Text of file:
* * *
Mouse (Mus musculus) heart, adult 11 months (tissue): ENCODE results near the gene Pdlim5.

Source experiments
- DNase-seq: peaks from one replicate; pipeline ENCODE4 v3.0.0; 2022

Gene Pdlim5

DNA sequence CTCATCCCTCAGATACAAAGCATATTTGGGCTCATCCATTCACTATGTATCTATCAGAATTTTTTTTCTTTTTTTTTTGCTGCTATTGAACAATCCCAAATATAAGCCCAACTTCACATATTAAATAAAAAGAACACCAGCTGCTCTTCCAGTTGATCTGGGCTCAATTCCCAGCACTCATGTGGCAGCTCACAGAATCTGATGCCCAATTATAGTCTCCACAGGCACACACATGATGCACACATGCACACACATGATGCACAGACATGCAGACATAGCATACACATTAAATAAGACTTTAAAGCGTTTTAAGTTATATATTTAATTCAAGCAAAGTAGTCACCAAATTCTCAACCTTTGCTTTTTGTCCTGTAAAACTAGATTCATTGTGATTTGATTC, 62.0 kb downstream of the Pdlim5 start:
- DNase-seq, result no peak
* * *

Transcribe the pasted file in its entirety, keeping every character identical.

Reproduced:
Mouse (Mus musculus) heart, adult 11 months (tissue): ENCODE results near the gene Pdlim5.

Source experiments
- DNase-seq: peaks from one replicate; pipeline ENCODE4 v3.0.0; 2022

Gene Pdlim5

DNA sequence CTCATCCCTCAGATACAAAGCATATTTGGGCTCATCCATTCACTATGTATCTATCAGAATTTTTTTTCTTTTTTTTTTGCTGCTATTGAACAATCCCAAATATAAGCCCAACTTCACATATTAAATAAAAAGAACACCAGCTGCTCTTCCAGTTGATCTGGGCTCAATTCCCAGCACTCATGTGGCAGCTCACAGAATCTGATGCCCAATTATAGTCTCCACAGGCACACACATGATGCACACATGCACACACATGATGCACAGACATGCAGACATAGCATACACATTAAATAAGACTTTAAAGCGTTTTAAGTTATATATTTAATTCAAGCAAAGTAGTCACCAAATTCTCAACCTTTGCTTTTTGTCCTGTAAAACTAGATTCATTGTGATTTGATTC, 62.0 kb downstream of the Pdlim5 start:
- DNase-seq, result no peak